Under consideration of the global extent of LD, 18 and 9 unique genes were linked to the significantly (FDR = 0.05) associated SNPs under the Fe-deficient and Fe-sufficient regime, respectively (Tables 2 and 3). None of the Sanger-sequenced genes evaluated in Additional file 2: Figure S1 included SNPs that were significantly (FDR = 0.05) associated with the morphological and physiological traits.
Environmental factors such as pH variation in the soil, temperature, water stress, and mineral concentration effects have a strong influence on Fe availability for plants . To reveal genotypic effects that contribute to Fe-efficiency and avoid an overlap with other mineral nutrients, hydroponic culture has been proven to be the method of choice providing standard environmental conditions . Such a culture has been used in our study to examine the Fe-efficiency in a broad germplasm set of maize.
Dissection of phenotypic diversity and relation between the examined traits
We observed for all traits moderate to high repeatabilities under both Fe regimes (Table 1). This finding indicated that the genetic contribution to variation was minimally covered by experimental variation of hydroponics which in turn increases the power of the genetic dissection of Fe-efficiency by association mapping methods.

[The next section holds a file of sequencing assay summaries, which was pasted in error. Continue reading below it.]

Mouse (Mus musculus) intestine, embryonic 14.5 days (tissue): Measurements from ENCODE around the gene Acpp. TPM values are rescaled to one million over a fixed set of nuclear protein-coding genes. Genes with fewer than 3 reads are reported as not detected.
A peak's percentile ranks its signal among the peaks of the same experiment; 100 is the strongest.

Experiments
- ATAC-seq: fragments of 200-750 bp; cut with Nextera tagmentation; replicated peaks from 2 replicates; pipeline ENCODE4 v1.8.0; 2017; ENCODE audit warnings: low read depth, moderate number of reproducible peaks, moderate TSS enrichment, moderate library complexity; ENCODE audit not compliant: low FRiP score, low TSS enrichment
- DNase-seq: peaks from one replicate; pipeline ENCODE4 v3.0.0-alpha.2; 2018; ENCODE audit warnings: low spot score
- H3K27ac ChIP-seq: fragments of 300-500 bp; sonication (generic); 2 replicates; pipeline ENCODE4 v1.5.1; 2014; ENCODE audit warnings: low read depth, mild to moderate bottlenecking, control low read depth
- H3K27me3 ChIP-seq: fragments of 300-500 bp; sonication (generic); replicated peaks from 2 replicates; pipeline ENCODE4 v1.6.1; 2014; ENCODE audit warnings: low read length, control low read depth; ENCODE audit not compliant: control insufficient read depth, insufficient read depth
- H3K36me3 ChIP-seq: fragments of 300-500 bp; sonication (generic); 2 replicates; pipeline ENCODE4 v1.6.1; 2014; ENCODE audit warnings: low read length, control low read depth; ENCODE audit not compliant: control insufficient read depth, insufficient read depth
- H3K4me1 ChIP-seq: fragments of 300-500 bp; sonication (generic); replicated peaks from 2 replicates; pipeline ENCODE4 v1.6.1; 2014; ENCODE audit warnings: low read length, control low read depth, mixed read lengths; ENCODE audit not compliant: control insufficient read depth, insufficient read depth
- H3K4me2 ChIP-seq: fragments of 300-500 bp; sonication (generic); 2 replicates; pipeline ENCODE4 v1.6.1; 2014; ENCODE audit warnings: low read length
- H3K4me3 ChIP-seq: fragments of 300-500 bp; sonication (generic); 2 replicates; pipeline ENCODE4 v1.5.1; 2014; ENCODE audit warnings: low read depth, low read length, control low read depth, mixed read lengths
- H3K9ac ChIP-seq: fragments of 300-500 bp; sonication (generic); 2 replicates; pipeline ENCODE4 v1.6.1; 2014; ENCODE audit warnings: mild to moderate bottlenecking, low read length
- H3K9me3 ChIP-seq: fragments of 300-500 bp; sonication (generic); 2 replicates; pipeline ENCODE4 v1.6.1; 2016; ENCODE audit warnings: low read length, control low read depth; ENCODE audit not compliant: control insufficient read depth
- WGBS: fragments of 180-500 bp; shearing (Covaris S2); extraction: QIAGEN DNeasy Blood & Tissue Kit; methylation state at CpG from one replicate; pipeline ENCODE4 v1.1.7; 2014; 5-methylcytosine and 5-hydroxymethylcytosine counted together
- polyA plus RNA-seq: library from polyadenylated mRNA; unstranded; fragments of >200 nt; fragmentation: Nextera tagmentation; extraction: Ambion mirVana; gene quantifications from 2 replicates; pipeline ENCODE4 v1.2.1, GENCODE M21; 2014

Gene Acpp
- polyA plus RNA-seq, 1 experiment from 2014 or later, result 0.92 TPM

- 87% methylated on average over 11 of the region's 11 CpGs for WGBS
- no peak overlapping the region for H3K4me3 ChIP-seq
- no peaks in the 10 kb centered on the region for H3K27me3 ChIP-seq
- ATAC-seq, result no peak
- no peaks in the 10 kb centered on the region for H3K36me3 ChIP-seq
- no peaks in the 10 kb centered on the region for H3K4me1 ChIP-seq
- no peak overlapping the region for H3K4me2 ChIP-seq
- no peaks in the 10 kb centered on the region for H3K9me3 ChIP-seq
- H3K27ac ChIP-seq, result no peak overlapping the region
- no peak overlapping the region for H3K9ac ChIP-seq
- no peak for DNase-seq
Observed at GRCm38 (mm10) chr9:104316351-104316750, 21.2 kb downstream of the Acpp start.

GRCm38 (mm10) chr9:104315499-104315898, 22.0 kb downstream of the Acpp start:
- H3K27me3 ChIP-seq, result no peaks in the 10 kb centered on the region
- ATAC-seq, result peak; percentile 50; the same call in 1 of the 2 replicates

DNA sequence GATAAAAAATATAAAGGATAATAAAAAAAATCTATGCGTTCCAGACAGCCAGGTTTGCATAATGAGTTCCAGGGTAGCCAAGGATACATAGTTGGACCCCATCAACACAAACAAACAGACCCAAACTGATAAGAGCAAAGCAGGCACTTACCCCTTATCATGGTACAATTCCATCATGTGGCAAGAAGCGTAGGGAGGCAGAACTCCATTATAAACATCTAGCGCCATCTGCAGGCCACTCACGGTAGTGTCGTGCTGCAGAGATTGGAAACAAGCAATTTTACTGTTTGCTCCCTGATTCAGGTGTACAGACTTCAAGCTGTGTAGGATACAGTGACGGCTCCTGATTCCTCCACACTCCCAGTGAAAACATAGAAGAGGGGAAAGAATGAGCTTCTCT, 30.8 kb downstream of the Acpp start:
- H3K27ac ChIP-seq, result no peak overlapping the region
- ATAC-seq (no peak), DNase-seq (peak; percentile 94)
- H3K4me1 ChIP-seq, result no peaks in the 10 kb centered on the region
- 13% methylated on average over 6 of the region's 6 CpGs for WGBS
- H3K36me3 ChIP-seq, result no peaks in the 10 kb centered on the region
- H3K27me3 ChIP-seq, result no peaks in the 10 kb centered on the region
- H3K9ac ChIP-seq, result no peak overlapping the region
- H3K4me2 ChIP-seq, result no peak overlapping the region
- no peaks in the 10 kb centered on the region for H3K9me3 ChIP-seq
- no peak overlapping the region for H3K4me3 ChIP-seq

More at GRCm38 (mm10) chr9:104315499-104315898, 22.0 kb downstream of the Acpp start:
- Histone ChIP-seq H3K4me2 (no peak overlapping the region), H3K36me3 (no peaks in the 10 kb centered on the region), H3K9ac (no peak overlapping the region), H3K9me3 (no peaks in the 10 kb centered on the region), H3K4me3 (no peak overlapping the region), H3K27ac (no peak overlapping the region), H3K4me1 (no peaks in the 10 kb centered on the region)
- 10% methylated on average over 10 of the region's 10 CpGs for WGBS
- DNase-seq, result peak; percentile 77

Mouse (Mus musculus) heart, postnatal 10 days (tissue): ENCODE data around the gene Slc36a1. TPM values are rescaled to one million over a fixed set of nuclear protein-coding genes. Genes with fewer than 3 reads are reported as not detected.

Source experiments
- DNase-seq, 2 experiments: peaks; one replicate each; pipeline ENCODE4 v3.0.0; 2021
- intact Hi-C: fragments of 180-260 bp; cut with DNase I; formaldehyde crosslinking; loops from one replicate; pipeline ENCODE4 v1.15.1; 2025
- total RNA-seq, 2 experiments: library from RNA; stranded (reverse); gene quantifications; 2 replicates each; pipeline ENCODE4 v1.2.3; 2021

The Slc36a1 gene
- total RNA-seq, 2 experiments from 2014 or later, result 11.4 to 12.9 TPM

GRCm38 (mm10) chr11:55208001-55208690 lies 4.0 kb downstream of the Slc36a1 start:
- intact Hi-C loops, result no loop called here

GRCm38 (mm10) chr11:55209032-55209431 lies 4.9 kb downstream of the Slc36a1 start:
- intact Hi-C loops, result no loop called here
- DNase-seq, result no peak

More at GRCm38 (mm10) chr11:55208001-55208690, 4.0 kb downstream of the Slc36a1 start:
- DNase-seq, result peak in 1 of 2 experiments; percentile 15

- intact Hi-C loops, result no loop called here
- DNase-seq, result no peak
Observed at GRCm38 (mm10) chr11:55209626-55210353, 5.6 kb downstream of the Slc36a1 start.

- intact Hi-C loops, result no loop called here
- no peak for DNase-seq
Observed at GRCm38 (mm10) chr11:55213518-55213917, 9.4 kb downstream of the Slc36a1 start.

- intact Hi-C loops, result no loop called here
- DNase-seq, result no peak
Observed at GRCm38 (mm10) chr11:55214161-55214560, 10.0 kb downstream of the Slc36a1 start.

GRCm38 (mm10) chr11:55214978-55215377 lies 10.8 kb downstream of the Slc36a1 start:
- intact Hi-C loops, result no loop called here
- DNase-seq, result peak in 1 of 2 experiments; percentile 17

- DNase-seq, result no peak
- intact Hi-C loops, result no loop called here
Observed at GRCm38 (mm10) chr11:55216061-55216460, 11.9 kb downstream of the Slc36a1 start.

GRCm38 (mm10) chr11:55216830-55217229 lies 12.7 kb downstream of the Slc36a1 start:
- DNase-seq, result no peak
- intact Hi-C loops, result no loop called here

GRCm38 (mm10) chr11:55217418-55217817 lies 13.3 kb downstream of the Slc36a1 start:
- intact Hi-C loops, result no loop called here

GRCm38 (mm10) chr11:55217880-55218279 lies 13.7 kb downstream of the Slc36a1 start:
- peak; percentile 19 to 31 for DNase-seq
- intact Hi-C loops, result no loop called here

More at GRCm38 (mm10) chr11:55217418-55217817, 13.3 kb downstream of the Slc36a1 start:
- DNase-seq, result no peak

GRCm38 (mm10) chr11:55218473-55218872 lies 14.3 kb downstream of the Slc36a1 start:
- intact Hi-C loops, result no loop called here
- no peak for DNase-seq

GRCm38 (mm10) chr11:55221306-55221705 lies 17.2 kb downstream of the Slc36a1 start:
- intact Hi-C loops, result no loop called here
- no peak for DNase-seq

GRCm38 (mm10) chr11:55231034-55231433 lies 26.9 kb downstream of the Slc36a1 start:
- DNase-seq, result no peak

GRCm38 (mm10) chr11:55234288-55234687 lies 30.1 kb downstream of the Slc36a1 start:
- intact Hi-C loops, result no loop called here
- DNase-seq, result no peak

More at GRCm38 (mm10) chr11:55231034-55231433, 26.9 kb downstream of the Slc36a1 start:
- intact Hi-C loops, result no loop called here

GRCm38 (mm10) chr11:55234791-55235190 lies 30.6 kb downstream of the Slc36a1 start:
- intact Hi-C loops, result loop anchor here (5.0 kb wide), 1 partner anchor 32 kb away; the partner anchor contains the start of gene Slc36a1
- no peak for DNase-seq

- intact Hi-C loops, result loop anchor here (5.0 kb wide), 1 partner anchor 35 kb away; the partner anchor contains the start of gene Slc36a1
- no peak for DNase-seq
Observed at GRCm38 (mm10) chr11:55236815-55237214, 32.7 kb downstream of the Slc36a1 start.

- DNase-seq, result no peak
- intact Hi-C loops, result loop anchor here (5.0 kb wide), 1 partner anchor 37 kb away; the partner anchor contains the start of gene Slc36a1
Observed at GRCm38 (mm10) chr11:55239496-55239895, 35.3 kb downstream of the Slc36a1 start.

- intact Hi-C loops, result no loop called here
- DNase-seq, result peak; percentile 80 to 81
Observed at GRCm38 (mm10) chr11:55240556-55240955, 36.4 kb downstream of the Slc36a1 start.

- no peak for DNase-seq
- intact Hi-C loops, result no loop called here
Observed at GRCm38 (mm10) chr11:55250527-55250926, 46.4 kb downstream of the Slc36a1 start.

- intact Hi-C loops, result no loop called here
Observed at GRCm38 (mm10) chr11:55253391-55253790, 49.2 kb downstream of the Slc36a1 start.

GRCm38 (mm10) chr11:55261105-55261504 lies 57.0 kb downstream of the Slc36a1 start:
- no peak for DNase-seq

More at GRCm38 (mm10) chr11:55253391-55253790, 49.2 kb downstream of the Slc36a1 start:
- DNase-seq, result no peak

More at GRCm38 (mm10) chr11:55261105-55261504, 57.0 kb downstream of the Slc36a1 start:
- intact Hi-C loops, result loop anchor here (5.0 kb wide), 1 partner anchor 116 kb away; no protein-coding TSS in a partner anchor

We observed, under the Fe-deficient regime, variation for the trait BTR (Figure 1). Long et al. 2010  revealed an Fe sensing gene named POPEYE in Arabidopsis roots during Fe-deficiency. Their finding indicated that Fe deficiency sensing mechanisms regulate terminal root branching. However, in contrast to Arabidopsis , in maize the mechanism of root branching under Fe-deficiency is not yet understood.
The whole set of traits evaluated in one Fe regime showed mostly moderate to high pairwise correlations (Figure 2). This finding suggests that for each of the Fe-sufficient and Fe-deficient regimes most of the examined traits have a joint regulation. One of the few exception was the correlation between leaf necrosis and water content, which was only observed in the Fe-sufficient regime. This positive correlation might be caused by a nutrient distortion, also known as concentration effect .
Marker-phenotype associations for QTL confidence intervals and on genome-wide scale